Costs Appeal on Electronic Evidence Inclusion: R v Allen Case Examines Regulations on Pages of Prosecution Evidence Count

Citation: [2023] EWHC 3125 (SCCO)
Judgment on


The case of R v Allen deals with a costs appeal in which the applicant, represented by Riley Hayes (Solicitors), seeks an extension of time to file an appeal regarding payment calculations under the Criminal Legal Aid (Remuneration) Regulations 2013. The determinations hinge on the nature of Pages of Prosecution Evidence (PPE) and the applicability of Regulations relating to the inclusion of electronic evidence within the PPE count. This article examines the decision of the Costs Judge Leonard as reflected in the [2023] EWHC 3125 (SCCO) judgment.

Key Facts

The applicant represented the defendant, Kane Allen, who was indicted on two counts of possession of Class A controlled drugs with intent to supply. Subsequent to the criminal proceedings, the applicant disputed the payment received from the Legal Aid Agency (LAA), challenging the calculated number of PPE. While the applicant claimed remuneration based on 10,000 PPE totaling £89,975.11, only 240 pages were allowed by the Determining Officer, amounting to £3,864.24. The applicant sought to appeal the LAA’s decision but missed the regulatory deadline for filing the notice of appeal, warranting the need for an extension under Regulation 31.

Several legal principles inform the judgment of Costs Judge Leonard:

  1. Timeliness and Extension of Deadlines: Regulation 31 underscores that deadlines may be extended for good reason or in exceptional circumstances. The applicant’s delayed submission did not satisfy the ‘good reason’ standard due to its vague explanation about liaising with counsel.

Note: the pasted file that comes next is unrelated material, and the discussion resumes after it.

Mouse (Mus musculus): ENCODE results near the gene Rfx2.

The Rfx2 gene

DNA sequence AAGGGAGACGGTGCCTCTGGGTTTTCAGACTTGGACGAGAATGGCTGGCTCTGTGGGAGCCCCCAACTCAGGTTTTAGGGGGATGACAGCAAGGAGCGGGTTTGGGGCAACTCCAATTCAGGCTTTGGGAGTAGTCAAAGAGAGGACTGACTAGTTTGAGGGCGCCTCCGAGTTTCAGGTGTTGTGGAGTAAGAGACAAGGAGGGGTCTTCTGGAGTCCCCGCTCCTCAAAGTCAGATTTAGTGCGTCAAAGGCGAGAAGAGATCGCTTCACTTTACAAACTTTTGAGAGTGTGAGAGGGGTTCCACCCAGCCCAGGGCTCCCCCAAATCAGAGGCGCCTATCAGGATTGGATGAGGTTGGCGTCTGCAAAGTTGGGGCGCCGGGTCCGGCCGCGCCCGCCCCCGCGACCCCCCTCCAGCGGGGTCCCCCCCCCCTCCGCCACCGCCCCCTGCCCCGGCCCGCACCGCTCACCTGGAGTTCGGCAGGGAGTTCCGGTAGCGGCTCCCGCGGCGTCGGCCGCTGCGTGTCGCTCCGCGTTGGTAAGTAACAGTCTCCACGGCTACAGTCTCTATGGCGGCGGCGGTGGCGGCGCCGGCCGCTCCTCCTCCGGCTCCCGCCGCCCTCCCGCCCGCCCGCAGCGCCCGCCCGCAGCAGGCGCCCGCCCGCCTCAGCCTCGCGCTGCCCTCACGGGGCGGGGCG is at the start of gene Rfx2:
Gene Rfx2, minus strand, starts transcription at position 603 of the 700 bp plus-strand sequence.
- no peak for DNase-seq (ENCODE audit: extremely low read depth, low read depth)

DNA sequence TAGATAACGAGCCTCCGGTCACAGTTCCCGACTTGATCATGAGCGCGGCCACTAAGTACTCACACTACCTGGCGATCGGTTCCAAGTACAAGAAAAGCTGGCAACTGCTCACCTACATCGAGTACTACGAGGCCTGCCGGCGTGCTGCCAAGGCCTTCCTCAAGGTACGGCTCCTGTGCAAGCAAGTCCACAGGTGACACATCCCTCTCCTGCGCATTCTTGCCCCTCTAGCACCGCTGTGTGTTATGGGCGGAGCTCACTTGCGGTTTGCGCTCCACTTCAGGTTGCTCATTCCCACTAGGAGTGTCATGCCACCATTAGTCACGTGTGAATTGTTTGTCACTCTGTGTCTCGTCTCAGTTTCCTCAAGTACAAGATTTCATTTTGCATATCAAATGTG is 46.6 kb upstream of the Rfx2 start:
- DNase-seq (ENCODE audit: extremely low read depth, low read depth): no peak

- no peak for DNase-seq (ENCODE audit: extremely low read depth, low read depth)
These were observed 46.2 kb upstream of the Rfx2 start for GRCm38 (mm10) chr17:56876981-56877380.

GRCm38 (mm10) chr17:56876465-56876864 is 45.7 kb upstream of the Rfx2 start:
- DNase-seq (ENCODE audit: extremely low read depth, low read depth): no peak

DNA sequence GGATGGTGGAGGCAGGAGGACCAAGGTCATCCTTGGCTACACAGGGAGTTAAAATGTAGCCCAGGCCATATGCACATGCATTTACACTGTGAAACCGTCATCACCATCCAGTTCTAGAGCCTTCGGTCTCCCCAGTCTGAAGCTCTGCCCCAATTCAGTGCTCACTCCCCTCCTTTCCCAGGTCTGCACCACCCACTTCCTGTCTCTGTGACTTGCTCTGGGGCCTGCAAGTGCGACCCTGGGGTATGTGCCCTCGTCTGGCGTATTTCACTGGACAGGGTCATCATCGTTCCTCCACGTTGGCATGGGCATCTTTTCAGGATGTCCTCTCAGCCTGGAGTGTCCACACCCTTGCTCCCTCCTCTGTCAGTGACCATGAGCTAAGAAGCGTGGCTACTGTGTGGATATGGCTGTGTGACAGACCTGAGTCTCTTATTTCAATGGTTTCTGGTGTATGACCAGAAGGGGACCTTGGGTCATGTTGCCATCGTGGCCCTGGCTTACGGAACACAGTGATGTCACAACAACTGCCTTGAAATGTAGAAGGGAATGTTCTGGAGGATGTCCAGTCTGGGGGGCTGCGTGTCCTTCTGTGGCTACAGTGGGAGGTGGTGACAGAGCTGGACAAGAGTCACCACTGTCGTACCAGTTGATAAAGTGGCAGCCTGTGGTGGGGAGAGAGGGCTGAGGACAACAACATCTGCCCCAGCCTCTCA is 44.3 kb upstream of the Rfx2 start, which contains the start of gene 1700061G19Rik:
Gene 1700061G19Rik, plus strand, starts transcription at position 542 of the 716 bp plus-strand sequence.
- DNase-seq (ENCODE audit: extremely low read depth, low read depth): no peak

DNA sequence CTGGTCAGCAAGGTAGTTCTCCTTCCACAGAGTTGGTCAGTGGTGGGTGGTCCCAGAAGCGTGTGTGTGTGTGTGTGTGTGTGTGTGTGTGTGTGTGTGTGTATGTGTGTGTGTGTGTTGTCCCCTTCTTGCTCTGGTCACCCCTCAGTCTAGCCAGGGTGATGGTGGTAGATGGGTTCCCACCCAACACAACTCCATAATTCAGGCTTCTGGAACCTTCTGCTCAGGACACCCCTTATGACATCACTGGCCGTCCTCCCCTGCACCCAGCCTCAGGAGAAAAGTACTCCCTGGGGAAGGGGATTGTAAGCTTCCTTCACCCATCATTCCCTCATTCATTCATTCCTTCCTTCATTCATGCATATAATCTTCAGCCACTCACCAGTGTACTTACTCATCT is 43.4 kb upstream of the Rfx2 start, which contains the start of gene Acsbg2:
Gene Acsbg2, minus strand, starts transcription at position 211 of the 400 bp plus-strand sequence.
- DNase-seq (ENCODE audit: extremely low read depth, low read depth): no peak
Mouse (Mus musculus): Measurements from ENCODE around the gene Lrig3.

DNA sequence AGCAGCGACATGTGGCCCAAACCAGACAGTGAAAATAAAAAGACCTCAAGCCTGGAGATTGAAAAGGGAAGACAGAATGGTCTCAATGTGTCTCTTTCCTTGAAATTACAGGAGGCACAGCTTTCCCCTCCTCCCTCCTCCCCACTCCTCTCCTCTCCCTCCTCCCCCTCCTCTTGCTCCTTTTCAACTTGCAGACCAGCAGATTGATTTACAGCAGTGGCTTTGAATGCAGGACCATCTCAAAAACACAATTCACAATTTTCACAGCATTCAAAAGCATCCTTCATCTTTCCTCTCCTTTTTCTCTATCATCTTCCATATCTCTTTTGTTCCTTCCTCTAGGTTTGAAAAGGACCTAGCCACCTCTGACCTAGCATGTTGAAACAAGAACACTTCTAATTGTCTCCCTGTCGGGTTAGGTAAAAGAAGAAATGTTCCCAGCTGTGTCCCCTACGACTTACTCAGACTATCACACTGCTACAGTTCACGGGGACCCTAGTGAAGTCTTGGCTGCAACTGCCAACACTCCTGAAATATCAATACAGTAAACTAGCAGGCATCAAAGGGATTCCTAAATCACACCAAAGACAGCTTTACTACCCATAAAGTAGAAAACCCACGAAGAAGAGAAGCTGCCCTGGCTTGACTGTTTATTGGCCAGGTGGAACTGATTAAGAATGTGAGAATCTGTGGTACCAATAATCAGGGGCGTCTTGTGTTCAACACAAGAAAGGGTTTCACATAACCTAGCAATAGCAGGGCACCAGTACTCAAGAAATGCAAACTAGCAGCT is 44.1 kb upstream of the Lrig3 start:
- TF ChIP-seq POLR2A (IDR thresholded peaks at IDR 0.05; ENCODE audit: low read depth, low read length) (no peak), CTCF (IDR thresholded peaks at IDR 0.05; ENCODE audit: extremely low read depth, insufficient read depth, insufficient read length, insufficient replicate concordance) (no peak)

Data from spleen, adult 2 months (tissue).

2. Inclusion of Electronic Evidence in PPE: Costs Judge Leonard engages with two pertinent cases that provide guidance on when electronic evidence can be included within the PPE count:

    • In Lord Chancellor v Edward Hayes LLP & Anor [2017] EWHC 138 (QB), the court determined that where key prosecution evidence is extracted from electronic data, the entirety of that data should normally be included within the PPE count.
    • Lord Chancellor v SVS Solicitors [2017] EWHC 1045 (QB) emphasized that material may be included within the PPE count even if it has not been formally served, so long as it has been pivotal to the case. The formal designation as ‘unused material’ is not necessarily determinative.
  3. Maximization of PPE Count: The number of PPE pages is vital in calculating the Graduated Fee due to solicitors. Pages of PPE encompass witness statements, exhibits, and interview records that form part of the served prosecution documents or any notice of additional evidence, up to a prescribed maximum.


Costs Judge Leonard ultimately concluded that exceptional circumstances justified the extension of the time limit for the applicant’s notice of appeal. The exceptional element rested on the unique nature of the case, in which the prosecution relied on excerpts from electronic evidence, yet the Determining Officer declined to include any of the broader electronic data in the PPE count. This exclusion appeared inconsistent with precedents that would typically lead to the inclusion of such data within the PPE count, particularly Hayes and SVS. As a result, Judge Leonard granted the extension and listed the appeal for a full hearing.


In R v Allen, the decision to grant an extension for filing an appeal under Regulation 31 of the Criminal Legal Aid (Remuneration) Regulations 2013 reflects a nuanced interpretation of legal principles concerning PPE and the inclusivity of electronic evidence in costs appeals. The Costs Judge’s engagement with existing case law, namely Lord Chancellor v Edward Hayes LLP & Anor and Lord Chancellor v SVS Solicitors, provided the basis for finding exceptional circumstances. This judgment underscores the significance of the criteria for including electronic evidence within the PPE count, with implications for the remuneration of legal representatives under the Criminal Legal Aid scheme.

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